|Authors: ||D.-H. Yoon, K.W. Nam, M. Kuecke, J.-M. Greef|
|Keywords: ||seepage water, macropore, phosphate/nitrate ratio, PCAPS|
The leaching of mineral and organic nitrogen and phosphorus was studied in relation to land use (grassland and arable land) and fertilisation (exclusive organic and mineral fertilisation). Passive capillary samplers (PCAPS, fibreglass wick sampler) were chosen to collect seepage water.
PCAPS were installed below the undisturbed soil profile to collect matrix flux as well as macropore flux.
Seepage waters were collected weekly, and nitrate, ammonium, total N, phosphate and total P concentrations were measured in the samples; organic N and P were calculated from the difference in total N (or P) and mineral N (or P). The highest concentrations of mineral-N (nitrate, ammonium) were detected in the late winter, and mineral P concentrations were highest in late summer.
The average proportion of ammonium N out of the total N was 15% higher in seepage waters from arable land compared with grassland after long-term organic fertilisation, and was 6% higher from the arable land after long-term mineral fertilisation.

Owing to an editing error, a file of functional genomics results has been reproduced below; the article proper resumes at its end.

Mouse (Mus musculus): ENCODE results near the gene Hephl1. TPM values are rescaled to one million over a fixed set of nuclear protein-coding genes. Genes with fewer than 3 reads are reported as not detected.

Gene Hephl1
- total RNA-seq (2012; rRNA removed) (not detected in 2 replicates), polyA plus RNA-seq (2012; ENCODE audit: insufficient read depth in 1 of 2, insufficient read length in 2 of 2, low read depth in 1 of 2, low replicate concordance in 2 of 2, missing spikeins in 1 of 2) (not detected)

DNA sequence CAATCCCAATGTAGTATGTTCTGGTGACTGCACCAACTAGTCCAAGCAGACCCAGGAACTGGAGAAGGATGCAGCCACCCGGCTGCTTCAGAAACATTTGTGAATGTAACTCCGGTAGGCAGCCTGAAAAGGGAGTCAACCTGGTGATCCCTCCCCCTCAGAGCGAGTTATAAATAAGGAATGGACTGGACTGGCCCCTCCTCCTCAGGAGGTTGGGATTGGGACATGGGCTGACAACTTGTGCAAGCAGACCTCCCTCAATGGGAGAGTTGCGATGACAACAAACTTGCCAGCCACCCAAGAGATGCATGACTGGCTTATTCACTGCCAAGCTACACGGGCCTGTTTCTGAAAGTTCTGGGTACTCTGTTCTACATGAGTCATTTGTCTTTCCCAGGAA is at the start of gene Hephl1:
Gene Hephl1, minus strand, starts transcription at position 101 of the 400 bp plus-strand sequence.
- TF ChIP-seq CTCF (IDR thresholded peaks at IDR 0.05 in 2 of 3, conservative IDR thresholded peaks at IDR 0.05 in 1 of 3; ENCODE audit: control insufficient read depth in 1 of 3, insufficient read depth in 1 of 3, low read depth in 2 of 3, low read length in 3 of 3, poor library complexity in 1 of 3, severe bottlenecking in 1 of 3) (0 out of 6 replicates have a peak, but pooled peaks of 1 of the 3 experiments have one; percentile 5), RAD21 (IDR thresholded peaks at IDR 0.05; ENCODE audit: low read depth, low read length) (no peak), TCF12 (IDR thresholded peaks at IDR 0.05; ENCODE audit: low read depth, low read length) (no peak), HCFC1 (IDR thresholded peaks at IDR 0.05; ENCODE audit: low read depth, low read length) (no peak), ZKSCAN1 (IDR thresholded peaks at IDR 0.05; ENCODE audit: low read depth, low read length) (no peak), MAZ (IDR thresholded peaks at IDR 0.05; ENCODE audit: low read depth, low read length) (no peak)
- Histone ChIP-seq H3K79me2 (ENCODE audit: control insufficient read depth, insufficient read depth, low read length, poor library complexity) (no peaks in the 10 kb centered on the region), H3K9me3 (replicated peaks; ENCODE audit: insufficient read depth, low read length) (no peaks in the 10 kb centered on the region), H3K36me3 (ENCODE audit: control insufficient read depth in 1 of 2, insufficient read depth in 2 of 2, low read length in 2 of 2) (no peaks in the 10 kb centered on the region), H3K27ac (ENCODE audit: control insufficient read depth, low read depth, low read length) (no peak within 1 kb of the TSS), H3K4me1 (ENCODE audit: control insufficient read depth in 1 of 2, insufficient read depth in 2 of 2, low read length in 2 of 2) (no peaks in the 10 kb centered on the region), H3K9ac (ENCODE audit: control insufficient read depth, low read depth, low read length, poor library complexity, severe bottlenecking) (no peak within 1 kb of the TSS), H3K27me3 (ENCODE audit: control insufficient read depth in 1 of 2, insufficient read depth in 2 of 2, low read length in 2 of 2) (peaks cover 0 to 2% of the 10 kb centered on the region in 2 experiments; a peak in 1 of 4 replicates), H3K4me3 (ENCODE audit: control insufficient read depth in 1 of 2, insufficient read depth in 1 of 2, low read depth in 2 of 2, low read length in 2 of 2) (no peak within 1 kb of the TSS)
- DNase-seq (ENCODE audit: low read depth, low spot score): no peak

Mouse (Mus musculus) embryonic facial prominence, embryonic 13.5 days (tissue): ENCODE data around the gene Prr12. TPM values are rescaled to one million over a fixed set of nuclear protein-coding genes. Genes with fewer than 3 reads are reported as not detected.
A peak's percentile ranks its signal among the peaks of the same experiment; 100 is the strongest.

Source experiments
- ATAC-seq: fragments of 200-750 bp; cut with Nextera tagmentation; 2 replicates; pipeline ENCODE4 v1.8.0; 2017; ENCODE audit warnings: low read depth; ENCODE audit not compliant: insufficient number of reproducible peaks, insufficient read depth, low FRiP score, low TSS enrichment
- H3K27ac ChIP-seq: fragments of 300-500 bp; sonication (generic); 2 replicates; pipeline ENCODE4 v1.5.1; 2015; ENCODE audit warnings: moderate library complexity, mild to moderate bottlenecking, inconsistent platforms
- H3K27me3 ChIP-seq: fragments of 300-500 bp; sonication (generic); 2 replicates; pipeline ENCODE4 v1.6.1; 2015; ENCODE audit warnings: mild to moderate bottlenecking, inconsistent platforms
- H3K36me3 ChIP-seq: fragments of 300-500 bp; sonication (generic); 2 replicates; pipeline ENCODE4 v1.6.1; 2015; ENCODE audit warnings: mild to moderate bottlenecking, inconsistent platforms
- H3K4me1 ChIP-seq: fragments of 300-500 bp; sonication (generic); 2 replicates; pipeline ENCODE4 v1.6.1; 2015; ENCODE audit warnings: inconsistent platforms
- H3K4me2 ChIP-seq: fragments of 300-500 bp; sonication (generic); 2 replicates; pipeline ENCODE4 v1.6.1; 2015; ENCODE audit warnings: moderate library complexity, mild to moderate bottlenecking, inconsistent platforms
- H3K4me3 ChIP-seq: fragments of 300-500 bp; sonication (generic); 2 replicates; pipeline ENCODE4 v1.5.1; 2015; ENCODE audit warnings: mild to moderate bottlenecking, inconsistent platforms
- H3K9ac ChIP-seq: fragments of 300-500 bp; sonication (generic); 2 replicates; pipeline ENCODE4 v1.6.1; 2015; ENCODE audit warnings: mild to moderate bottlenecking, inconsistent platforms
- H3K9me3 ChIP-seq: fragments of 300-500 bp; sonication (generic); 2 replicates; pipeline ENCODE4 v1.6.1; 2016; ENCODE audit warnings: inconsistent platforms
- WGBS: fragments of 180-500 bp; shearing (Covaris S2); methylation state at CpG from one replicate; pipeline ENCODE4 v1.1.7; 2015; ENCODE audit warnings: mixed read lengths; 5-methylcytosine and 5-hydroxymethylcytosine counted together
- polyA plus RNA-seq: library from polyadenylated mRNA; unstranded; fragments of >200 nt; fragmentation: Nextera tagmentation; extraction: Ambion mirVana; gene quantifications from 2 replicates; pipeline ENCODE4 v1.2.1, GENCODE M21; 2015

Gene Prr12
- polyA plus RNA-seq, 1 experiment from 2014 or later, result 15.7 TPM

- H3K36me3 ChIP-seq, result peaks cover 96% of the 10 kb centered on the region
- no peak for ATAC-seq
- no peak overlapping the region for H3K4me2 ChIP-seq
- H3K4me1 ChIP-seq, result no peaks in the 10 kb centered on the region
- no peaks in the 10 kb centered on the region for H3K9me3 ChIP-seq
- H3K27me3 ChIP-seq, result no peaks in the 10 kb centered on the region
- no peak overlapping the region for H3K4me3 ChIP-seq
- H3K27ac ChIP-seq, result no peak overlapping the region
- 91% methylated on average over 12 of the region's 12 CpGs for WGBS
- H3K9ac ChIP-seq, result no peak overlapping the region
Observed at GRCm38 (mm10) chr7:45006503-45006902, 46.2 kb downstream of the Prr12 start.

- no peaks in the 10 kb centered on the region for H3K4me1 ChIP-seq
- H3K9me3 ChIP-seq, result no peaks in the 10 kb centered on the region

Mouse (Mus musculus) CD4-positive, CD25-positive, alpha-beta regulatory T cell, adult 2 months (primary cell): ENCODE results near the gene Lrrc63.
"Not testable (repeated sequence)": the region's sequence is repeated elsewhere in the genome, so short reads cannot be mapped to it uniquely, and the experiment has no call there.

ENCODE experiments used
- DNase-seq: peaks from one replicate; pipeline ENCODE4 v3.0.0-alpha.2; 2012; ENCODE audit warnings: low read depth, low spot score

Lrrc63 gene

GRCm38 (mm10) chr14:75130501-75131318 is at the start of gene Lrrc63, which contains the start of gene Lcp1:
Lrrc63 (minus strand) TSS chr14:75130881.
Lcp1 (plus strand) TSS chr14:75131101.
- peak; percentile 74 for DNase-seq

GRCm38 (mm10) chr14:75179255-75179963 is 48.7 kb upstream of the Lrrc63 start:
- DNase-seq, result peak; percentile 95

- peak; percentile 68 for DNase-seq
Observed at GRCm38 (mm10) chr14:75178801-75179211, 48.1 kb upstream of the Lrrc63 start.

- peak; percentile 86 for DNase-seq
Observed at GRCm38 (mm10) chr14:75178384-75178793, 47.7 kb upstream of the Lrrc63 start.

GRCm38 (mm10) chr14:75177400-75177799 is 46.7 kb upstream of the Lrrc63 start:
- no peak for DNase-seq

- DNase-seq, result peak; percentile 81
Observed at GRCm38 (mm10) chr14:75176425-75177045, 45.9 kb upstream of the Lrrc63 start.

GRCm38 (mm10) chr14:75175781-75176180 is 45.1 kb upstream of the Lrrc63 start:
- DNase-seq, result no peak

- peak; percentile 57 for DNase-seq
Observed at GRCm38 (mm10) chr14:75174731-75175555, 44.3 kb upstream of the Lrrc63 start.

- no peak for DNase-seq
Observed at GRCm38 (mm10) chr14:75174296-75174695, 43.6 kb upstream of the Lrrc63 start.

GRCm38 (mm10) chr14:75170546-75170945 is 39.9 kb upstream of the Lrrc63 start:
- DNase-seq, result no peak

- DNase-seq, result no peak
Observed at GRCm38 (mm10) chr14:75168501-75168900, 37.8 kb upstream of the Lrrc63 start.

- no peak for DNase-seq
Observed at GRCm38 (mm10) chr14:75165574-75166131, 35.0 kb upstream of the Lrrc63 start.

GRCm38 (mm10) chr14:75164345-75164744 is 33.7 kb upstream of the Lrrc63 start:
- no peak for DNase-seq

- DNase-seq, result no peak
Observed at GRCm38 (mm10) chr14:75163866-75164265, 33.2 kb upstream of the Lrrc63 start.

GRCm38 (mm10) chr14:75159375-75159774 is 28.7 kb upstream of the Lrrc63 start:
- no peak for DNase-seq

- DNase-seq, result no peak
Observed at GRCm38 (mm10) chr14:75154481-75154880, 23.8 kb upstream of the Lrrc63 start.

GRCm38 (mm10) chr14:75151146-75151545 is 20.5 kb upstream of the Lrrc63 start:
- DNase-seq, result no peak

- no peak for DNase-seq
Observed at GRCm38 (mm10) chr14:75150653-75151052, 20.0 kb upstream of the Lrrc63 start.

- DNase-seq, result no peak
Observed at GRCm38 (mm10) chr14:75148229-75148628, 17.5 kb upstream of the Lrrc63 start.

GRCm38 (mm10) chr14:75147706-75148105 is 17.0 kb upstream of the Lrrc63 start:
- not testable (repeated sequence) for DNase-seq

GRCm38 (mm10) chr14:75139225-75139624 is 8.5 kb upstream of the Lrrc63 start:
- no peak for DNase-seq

The organic N concentrations in seepage waters from the experimental sites decreased noticeably in most cases when the organic P concentrations increased, and vice versa.
From this observation, it was concluded that organic N compounds are leached separately from organic P compounds.
In most cases, decreases in the drainage nitrate concentration occurred in parallel with increases in the phosphate concentration.
In these situations, a higher contribution of macropore flow to leaching is assumed.
From these results, it was concluded that the phosphate/nitrate ratio can be used to indicate macropore flow.
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